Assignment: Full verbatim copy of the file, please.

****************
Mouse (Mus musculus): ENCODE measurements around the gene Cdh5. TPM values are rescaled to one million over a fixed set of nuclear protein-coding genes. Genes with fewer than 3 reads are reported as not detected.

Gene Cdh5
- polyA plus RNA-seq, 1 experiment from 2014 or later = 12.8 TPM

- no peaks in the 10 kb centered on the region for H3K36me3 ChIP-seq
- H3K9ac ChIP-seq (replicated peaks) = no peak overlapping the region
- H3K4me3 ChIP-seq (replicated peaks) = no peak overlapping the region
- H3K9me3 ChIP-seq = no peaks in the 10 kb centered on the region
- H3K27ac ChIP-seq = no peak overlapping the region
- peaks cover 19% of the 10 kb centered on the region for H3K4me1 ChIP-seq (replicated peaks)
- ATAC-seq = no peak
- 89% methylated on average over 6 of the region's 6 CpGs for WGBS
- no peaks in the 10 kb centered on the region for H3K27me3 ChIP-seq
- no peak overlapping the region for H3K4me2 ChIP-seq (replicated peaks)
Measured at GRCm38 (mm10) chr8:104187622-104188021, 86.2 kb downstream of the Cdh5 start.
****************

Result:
Mouse (Mus musculus): ENCODE measurements around the gene Cdh5. TPM values are rescaled to one million over a fixed set of nuclear protein-coding genes. Genes with fewer than 3 reads are reported as not detected.

Gene Cdh5
- polyA plus RNA-seq, 1 experiment from 2014 or later = 12.8 TPM

- no peaks in the 10 kb centered on the region for H3K36me3 ChIP-seq
- H3K9ac ChIP-seq (replicated peaks) = no peak overlapping the region
- H3K4me3 ChIP-seq (replicated peaks) = no peak overlapping the region
- H3K9me3 ChIP-seq = no peaks in the 10 kb centered on the region
- H3K27ac ChIP-seq = no peak overlapping the region
- peaks cover 19% of the 10 kb centered on the region for H3K4me1 ChIP-seq (replicated peaks)
- ATAC-seq = no peak
- 89% methylated on average over 6 of the region's 6 CpGs for WGBS
- no peaks in the 10 kb centered on the region for H3K27me3 ChIP-seq
- no peak overlapping the region for H3K4me2 ChIP-seq (replicated peaks)
Measured at GRCm38 (mm10) chr8:104187622-104188021, 86.2 kb downstream of the Cdh5 start.